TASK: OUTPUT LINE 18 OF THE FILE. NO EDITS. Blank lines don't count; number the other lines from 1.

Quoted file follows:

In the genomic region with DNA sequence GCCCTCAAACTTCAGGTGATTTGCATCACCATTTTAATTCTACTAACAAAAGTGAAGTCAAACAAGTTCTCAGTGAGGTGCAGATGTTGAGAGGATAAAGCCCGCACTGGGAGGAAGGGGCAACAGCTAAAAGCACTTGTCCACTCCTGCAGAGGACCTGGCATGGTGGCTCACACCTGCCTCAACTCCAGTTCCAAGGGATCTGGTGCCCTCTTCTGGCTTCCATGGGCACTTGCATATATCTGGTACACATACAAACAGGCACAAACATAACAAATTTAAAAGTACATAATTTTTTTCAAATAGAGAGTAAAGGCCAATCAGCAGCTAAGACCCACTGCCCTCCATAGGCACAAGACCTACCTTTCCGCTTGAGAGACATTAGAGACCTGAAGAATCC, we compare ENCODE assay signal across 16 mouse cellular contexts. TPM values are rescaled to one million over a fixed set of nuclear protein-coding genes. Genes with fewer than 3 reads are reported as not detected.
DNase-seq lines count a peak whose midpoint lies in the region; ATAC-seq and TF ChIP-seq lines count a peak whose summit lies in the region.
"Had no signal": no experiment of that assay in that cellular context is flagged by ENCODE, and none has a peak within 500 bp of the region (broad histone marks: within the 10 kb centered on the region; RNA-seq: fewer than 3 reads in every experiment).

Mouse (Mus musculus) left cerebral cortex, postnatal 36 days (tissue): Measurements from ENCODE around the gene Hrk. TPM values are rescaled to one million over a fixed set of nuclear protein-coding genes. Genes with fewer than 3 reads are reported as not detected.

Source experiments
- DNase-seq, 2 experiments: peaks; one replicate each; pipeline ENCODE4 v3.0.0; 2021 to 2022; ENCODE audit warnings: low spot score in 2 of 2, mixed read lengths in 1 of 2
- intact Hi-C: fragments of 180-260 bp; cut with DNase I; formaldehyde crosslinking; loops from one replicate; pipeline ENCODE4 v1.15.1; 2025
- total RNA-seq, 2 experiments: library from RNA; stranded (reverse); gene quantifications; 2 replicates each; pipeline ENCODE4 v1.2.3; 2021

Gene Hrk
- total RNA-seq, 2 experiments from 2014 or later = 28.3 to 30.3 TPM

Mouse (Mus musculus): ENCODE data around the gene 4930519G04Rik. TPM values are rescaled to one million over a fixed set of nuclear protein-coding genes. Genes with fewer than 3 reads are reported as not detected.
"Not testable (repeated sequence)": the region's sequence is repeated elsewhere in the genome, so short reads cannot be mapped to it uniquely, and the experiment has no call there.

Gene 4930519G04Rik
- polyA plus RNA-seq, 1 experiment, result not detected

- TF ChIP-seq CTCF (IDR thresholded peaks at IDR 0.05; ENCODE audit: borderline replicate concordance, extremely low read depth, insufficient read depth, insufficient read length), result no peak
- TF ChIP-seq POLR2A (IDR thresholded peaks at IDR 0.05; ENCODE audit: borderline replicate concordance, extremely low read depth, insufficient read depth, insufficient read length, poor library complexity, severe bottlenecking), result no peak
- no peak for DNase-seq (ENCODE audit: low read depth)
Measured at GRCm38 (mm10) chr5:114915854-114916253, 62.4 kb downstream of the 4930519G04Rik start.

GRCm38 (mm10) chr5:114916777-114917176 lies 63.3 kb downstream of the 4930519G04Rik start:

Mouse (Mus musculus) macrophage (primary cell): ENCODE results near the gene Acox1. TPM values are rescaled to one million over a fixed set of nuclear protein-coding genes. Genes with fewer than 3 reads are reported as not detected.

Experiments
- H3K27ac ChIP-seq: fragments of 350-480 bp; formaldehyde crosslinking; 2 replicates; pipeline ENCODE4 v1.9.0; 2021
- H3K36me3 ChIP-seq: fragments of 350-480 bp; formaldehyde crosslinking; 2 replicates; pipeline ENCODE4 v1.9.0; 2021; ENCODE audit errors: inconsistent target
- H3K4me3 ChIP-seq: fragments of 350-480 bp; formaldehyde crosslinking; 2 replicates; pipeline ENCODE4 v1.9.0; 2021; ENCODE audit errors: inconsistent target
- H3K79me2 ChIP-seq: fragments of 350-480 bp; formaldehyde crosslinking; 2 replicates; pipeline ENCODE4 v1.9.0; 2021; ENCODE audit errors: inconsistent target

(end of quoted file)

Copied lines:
Measured at GRCm38 (mm10) chr5:114915854-114916253, 62.4 kb downstream of the 4930519G04Rik start.